Light rail woes

Dear Citypass, the company that built and operates Jerusalem’s new light rail, you’re doing a terrible job.

Some years back, Jerusalem’s plucky and not-at-all-corrupt elected leaders decided to construct a light rail for the crowded, dirty, divided city. Better public transportation would spruce up downtown and help unify the disparate parts of the city, it was thought, bridging not just the politically charged Arab-Jewish divide, but also the many different Jewish communities and neighborhoods that don’t speak to each other.

It’s too early to tell if the broader goal has been realized. Certainly Jaffa Street is a more beautiful and enjoyable place to sip coffee since it was turned into a pedestrian mall serviced by the rail.

But whatever history’s verdict will be on the train’s social and political impact – for whatever reason, history has an opinion on everything that ever happens in this town – Jerusalemites have already drawn one unanimous conclusion about the light rail. Citypass, the private company running this public service, is really, really bad at what it does.

It would be a waste of everybody’s time to get into all the daily rage-inspiring missteps of Citypass employees – from unnecessary and unjustified fines to chronically broken-down ticket machines to bizarre ticket policies.

Instead, I’ll just describe two short experiences that happened to me recently that would not have happened if I had been interacting with a more competent company.

I live in a pretty, tree-lined neighborhood of Jerusalem called Beit Hakerem, located near the entrance to the city. The closest light rail stop to my home is “Hehalutz.” One morning I walked to the stop and stood in line to buy tickets from the ticket machine.

I wanted to buy a fistful of tickets to last me for the next month or so. I had left the Jewish Agency at the end of June, returning the company car, and will be riding New York’s subways by mid-August. So I don’t want to sign up for a magnetic card – and don’t want to make the special trip to city hall or the central bus station just for that purpose. That’s right, you can only buy a refillable magnetic card in two locations in this million-resident city.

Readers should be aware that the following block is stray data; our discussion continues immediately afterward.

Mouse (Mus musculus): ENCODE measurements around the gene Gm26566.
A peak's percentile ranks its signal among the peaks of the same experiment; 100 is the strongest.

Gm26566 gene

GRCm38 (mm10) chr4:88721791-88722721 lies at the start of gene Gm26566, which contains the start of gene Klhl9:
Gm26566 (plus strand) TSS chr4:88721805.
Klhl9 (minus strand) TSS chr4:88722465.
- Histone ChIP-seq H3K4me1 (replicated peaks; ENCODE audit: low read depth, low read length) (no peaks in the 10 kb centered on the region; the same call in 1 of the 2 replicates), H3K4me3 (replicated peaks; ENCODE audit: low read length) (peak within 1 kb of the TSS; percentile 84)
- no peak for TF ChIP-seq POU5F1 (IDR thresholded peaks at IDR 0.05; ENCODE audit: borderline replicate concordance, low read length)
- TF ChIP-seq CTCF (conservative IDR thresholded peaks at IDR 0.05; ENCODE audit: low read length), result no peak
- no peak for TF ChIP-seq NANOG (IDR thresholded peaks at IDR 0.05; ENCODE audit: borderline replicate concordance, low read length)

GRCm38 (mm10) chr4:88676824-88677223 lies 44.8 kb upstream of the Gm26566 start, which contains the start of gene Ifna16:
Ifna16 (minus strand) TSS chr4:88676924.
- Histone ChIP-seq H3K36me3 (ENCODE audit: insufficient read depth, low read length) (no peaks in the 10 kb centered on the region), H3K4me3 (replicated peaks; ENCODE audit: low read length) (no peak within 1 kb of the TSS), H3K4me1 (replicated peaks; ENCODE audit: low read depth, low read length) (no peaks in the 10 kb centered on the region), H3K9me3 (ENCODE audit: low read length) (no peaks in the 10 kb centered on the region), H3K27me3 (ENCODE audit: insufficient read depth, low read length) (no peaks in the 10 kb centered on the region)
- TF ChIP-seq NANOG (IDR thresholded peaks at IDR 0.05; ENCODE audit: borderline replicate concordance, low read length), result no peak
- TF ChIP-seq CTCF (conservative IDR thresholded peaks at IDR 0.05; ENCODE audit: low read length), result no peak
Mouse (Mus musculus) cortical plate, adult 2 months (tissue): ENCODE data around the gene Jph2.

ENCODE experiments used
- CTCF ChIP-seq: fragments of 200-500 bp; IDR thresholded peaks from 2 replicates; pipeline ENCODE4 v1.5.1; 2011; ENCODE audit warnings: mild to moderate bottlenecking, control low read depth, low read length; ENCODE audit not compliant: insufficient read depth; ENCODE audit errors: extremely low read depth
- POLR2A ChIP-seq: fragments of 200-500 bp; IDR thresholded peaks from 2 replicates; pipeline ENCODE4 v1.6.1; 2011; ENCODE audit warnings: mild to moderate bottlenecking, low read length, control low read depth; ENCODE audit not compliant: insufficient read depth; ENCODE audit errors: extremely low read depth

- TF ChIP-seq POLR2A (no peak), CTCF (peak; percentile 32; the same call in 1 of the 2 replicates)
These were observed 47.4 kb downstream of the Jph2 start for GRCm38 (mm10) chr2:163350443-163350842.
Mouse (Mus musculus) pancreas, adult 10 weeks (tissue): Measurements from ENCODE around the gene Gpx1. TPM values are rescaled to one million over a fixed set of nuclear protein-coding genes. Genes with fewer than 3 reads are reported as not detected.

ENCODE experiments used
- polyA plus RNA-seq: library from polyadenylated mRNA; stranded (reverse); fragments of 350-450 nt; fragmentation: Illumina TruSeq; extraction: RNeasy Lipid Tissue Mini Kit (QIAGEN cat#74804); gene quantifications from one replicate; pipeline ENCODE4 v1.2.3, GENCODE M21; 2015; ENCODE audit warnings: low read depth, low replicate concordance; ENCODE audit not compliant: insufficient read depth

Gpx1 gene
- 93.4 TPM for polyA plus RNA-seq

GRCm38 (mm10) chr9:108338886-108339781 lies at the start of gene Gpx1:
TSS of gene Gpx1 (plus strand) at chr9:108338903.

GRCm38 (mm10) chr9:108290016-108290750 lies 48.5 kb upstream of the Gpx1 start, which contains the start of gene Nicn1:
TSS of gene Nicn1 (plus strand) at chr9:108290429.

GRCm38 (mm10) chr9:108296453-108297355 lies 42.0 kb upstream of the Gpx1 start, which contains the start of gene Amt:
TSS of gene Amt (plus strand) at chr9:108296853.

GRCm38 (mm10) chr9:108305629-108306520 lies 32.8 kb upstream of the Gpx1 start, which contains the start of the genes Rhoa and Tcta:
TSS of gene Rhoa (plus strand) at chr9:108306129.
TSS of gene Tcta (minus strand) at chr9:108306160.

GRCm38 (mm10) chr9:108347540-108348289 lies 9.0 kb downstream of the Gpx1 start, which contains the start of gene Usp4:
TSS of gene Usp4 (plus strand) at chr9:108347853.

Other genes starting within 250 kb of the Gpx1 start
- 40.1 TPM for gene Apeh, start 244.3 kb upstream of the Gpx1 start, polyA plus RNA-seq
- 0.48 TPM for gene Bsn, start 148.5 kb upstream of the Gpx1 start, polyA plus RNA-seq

Instead, I decided to buy a couple dozen single-ride tickets at a time and keep them in my pocket to be used as needed. That’s how you buy bus tickets in this country, so why not the Jerusalem light rail?

I bought 10 tickets and sat down to wait for the train. The elderly woman to my left saw my stack of tickets and said, apologetically, “You know you have to use them all today, right?”

“What do you mean? Why do I have to use them today?” I answered in bewilderment.

“They expire at midnight,” she explained.

“But I just bought them!” I protested, as though she was the culprit.

“Tickets have to be used the day you buy them. It’s on the sign.” She pointed to a large sign with a lot of writing, including instructions in three languages.

“Why?!” I asked, feeling robbed.

She shrugged. “No reason,” she offered with the apologetic smile of someone delivering bad news not of their own making. “That’s just how it is.”

I looked up the phone number for customer service and called. Four menus and nine minutes later, a human being (a young woman, in fact) answered and asked how she could help.

“I accidentally purchased 10 tickets. I didn’t realize you had to use them all in one day. I just wanted to keep some in my wallet. How do I return them for a refund?”

“We don’t give refunds,” she said, maddeningly.

“Really? But this must happen a lot. Nobody would assume that the tickets will expire for no clear reason.”

“Yes, it happens all the time.” She answered, without noticing the admission.

“Well, if it happens all the time,” I wondered, “why do they let the tickets expire? Are they counting on people making this mistake? Are they basically robbing us?”

“It’s just the policy,” she said, realizing belatedly and unhappily that she was on the wrong side of the argument. She wasn’t being paid enough to defend the bad guys, she probably thought to herself.

“It’s not your fault,” I offered. I couldn’t help it. It really wasn’t her fault. “But Citypass owes me some money back because they’re going to cancel tickets only a few hours after I bought them, for no reason at all.”

“Send us a letter, and the expired tickets, and maybe they’ll refund the money,” she suggested.

I hung up. Not only did the company actively rob unsuspecting customers using the trick of an incomprehensible one-day expiration policy (since the tickets expire at midnight, what happens if you buy the ticket at 11:50 p.m. and get on the train 11 minutes later? Has anyone tried this?), but its phone support had no meaningful answer for those seeking a refund.

I learned my lesson, I thought.